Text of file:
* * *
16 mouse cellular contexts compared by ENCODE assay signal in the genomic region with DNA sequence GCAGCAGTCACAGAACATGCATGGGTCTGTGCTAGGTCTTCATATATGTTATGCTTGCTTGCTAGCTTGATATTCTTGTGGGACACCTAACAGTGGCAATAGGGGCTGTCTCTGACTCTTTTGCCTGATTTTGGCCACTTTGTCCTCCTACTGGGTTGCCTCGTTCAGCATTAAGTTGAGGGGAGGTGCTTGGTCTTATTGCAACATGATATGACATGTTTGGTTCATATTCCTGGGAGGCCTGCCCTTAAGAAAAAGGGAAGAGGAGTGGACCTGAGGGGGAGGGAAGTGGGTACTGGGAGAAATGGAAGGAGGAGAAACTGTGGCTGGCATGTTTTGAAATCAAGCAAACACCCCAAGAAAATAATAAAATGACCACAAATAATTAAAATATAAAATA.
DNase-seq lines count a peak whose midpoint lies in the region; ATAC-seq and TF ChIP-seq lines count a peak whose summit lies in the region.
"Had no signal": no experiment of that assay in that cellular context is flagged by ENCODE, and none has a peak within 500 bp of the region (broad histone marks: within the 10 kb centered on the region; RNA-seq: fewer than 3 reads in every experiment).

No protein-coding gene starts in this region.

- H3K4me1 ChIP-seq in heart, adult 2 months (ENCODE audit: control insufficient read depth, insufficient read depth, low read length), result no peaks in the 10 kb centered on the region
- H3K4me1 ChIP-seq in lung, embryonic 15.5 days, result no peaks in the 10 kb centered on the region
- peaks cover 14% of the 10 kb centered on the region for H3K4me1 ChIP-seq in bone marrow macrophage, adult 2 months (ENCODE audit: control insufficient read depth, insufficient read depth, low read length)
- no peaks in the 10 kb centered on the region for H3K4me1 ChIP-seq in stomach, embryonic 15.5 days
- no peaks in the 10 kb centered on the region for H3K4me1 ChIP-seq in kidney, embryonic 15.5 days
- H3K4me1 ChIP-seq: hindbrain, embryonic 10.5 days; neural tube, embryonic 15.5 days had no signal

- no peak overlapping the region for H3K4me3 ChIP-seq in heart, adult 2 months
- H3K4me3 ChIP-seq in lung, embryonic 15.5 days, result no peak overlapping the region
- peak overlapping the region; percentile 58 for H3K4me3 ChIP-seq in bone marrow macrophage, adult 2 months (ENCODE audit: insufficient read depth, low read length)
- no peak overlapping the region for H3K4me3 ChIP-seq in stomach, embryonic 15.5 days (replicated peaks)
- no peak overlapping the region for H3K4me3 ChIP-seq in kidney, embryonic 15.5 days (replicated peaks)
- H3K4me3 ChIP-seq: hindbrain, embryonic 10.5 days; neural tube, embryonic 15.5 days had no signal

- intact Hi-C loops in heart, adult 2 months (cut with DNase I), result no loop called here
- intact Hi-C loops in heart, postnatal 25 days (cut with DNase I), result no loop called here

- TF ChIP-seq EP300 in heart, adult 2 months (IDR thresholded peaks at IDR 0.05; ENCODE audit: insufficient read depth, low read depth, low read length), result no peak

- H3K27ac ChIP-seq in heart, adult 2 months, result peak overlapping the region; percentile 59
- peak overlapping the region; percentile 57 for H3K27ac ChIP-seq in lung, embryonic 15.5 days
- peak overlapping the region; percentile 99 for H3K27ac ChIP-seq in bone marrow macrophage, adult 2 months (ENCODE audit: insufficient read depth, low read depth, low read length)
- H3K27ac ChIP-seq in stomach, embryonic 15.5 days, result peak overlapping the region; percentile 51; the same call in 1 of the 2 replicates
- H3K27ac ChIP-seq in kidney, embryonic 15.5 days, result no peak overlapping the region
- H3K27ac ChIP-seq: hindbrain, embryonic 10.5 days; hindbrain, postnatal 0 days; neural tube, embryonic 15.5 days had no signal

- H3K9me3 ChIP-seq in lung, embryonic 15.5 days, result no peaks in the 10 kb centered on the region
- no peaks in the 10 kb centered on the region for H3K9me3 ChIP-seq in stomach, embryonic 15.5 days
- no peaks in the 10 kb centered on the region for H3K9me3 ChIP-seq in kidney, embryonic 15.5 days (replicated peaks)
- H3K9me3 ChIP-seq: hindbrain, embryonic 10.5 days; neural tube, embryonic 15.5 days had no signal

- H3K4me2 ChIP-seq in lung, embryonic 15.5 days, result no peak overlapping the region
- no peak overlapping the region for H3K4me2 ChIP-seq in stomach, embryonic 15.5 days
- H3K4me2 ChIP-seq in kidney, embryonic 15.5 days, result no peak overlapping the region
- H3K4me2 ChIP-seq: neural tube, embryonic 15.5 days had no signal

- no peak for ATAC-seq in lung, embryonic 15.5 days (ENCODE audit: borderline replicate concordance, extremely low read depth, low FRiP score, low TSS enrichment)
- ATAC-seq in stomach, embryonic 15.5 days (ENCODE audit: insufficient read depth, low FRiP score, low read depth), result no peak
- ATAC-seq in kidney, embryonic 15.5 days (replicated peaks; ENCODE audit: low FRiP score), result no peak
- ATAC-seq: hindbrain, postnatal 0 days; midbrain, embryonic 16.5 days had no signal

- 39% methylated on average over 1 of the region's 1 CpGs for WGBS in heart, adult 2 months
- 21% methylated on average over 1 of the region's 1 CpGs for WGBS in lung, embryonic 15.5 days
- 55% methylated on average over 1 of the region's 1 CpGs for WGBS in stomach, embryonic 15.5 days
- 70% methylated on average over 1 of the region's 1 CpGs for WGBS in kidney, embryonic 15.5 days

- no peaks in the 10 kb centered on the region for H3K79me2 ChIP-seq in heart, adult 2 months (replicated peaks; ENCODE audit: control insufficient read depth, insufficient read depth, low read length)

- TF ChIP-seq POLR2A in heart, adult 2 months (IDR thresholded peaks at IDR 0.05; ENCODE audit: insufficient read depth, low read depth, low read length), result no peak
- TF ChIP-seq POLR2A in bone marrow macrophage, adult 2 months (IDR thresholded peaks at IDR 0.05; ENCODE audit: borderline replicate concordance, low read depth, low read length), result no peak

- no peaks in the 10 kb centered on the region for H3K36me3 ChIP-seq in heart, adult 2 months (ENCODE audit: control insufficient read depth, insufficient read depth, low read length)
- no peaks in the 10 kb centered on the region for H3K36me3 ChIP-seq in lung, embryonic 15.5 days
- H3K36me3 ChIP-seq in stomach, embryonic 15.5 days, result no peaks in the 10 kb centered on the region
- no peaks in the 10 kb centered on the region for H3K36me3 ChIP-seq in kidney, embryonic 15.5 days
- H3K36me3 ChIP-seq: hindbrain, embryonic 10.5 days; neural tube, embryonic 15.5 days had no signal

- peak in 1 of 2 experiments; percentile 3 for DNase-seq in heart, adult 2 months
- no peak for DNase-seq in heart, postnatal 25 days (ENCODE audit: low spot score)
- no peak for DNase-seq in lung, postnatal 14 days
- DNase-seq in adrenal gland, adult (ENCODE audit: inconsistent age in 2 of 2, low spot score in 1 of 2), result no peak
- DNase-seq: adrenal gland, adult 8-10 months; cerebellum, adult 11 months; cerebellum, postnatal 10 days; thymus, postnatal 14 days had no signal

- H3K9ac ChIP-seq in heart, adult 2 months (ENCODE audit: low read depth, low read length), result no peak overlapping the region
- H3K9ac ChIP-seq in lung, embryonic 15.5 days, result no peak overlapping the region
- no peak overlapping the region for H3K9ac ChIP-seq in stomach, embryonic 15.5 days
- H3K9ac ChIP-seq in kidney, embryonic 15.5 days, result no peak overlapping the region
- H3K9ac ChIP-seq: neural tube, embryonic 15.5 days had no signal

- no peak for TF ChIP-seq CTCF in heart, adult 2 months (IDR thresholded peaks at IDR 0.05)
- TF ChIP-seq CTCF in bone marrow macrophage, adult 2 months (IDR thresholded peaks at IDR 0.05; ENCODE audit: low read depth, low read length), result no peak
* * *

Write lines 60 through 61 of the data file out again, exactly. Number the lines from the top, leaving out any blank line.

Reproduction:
- no peak for TF ChIP-seq CTCF in heart, adult 2 months (IDR thresholded peaks at IDR 0.05)
- TF ChIP-seq CTCF in bone marrow macrophage, adult 2 months (IDR thresholded peaks at IDR 0.05; ENCODE audit: low read depth, low read length), result no peak